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    1. You seem to be missing the bumblebees too! I wish we lived near a garden that could serve as inspiration and leisure, Sissinghurst is so well-known. We were very spoiled when we lived in Aberdeen. Amelia


  2. Despite our wintry weather I have also been thinking of seeds and have ordered some more seed trays for windowsills. I am also toying with the idea of another cold frame for seedlings. Love your seed box! Look forward to seeing what goes in the new bed. Is the stone block going to be a seat?.

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    1. I will definitely be planting more seed trays this year and more pots for outside. You have got quite a bit of space in your new cold frame but can you ever have enough :)? The stone block has been transformed by the addition of a couple of smaller stones from the bottom of the garden into a rough bench. Nothing was planned so it is a bit “Flintstone” style or should I say “rustique”? Amelia

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    1. You are not familiar with the common Medlar because it is a native of this side of the Atlantic. There are similarities with the loquat but the flowers of the Medlar do not have that wonderful perfume although the bees still like them. The fruit too is not so well-apreciated. The fruit is small and brown skinned and has a flavour of stewed apples (to me) when it is ripe in late autumn. I’ve got a picture of the fruit in our garden here Amelia

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      1. Stewed apples sounds good to me. I have seen trees (very rarely) available in a catalog, and will likely eventually get a pair, just to see what they are like, even if, ultimately, I dislike them. I will just keep them small if I want less fruit. I will grow loquat too, even though I am none too keen on them. They were common here for a long time, but were just seed grown trees. Now that they are becoming popular again, more productive cultivars are available.

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      2. The medlars in your picture still look interesting to me. I was told that American persimmons were not goo, but could not get enough of them when I actually experienced them in Oklahoma. I grew a tree for my own garden, and will grow at least another for a pollinator. (They are supposed to be more productive with a pollinator.)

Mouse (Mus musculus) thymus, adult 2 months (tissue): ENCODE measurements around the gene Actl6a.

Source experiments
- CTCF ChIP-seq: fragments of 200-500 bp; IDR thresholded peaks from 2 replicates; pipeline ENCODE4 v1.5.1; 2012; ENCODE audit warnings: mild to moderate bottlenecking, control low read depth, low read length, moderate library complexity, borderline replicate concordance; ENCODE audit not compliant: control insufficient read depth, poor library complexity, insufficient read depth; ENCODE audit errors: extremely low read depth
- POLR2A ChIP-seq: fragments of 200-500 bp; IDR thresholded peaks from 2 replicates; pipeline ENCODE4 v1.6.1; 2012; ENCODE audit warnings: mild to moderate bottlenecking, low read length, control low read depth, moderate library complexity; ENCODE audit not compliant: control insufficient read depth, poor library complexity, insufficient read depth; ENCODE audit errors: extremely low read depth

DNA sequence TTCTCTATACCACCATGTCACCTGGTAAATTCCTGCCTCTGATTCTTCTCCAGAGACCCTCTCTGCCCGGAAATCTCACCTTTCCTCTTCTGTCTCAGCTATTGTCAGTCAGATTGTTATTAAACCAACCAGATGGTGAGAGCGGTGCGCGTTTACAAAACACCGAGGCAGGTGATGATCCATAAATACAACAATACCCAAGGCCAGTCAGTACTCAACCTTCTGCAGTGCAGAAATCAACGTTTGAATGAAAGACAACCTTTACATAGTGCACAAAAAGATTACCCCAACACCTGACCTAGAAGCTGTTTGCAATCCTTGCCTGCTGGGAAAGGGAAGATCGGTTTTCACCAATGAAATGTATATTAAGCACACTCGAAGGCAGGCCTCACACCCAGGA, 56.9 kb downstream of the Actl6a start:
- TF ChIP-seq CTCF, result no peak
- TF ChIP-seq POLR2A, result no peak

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        1. I love all sorts of fruit. I find persimmons the most useful as they ripen slowly indoors in the winter and provide such a quantity of delicious fruits. The loquats appear in early summer when there is more fruit available and are not so easy to keep after they are ripe. I find the common medlars the most difficult to use and I prefer to eat them straight from the tree. They all have their different appeals.

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          1. Exactly! As much as I enjoy the traditional fruits that used to grow in the orchards here, I am fascinated by some of the fruits that used to be appreciated in home gardens too. I can not grow all of them, so limit selection to those that do well here.

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  3. Here in the Vaucluse (Provence) we have the black bumblebees, (xylocopa violacea I think) flying now on days with no rain, and going into the holes they insist on making in our shutters. I like them very much!
    bonnie in provence

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    1. I have not seen my Carpenter bees for a while, although I like them as well. They are not bumble bees even though they have furry bodies. There are coming up on 1,000 different species of bees just looking at France. There are two or three different species of Carpenter bees in France but I have only seen the one species up here in my garden. Amelia